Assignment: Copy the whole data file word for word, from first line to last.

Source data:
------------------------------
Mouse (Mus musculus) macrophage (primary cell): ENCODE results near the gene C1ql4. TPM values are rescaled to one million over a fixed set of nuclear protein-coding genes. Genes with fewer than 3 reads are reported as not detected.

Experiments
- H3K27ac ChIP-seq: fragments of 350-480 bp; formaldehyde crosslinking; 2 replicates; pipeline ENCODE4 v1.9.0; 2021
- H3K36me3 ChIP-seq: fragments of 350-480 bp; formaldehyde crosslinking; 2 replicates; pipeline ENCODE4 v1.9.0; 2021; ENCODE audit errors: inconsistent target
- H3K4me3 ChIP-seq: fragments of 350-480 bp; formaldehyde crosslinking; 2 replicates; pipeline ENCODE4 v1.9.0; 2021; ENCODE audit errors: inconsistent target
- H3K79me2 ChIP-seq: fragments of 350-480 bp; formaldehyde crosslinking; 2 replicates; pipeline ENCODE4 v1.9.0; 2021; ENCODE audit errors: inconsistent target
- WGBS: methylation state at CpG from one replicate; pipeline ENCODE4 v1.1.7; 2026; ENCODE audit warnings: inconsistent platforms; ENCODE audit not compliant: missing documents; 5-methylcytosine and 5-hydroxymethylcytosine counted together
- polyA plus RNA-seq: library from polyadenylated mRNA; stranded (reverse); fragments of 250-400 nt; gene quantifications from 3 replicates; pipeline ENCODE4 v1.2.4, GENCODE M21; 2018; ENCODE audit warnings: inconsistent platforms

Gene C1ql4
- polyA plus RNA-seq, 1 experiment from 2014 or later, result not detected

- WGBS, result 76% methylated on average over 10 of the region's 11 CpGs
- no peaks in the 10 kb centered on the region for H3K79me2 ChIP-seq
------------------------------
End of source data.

Mouse (Mus musculus) macrophage (primary cell): ENCODE results near the gene C1ql4. TPM values are rescaled to one million over a fixed set of nuclear protein-coding genes. Genes with fewer than 3 reads are reported as not detected.

Experiments
- H3K27ac ChIP-seq: fragments of 350-480 bp; formaldehyde crosslinking; 2 replicates; pipeline ENCODE4 v1.9.0; 2021
- H3K36me3 ChIP-seq: fragments of 350-480 bp; formaldehyde crosslinking; 2 replicates; pipeline ENCODE4 v1.9.0; 2021; ENCODE audit errors: inconsistent target
- H3K4me3 ChIP-seq: fragments of 350-480 bp; formaldehyde crosslinking; 2 replicates; pipeline ENCODE4 v1.9.0; 2021; ENCODE audit errors: inconsistent target
- H3K79me2 ChIP-seq: fragments of 350-480 bp; formaldehyde crosslinking; 2 replicates; pipeline ENCODE4 v1.9.0; 2021; ENCODE audit errors: inconsistent target
- WGBS: methylation state at CpG from one replicate; pipeline ENCODE4 v1.1.7; 2026; ENCODE audit warnings: inconsistent platforms; ENCODE audit not compliant: missing documents; 5-methylcytosine and 5-hydroxymethylcytosine counted together
- polyA plus RNA-seq: library from polyadenylated mRNA; stranded (reverse); fragments of 250-400 nt; gene quantifications from 3 replicates; pipeline ENCODE4 v1.2.4, GENCODE M21; 2018; ENCODE audit warnings: inconsistent platforms

Gene C1ql4
- polyA plus RNA-seq, 1 experiment from 2014 or later, result not detected

- WGBS, result 76% methylated on average over 10 of the region's 11 CpGs
- no peaks in the 10 kb centered on the region for H3K79me2 ChIP-seq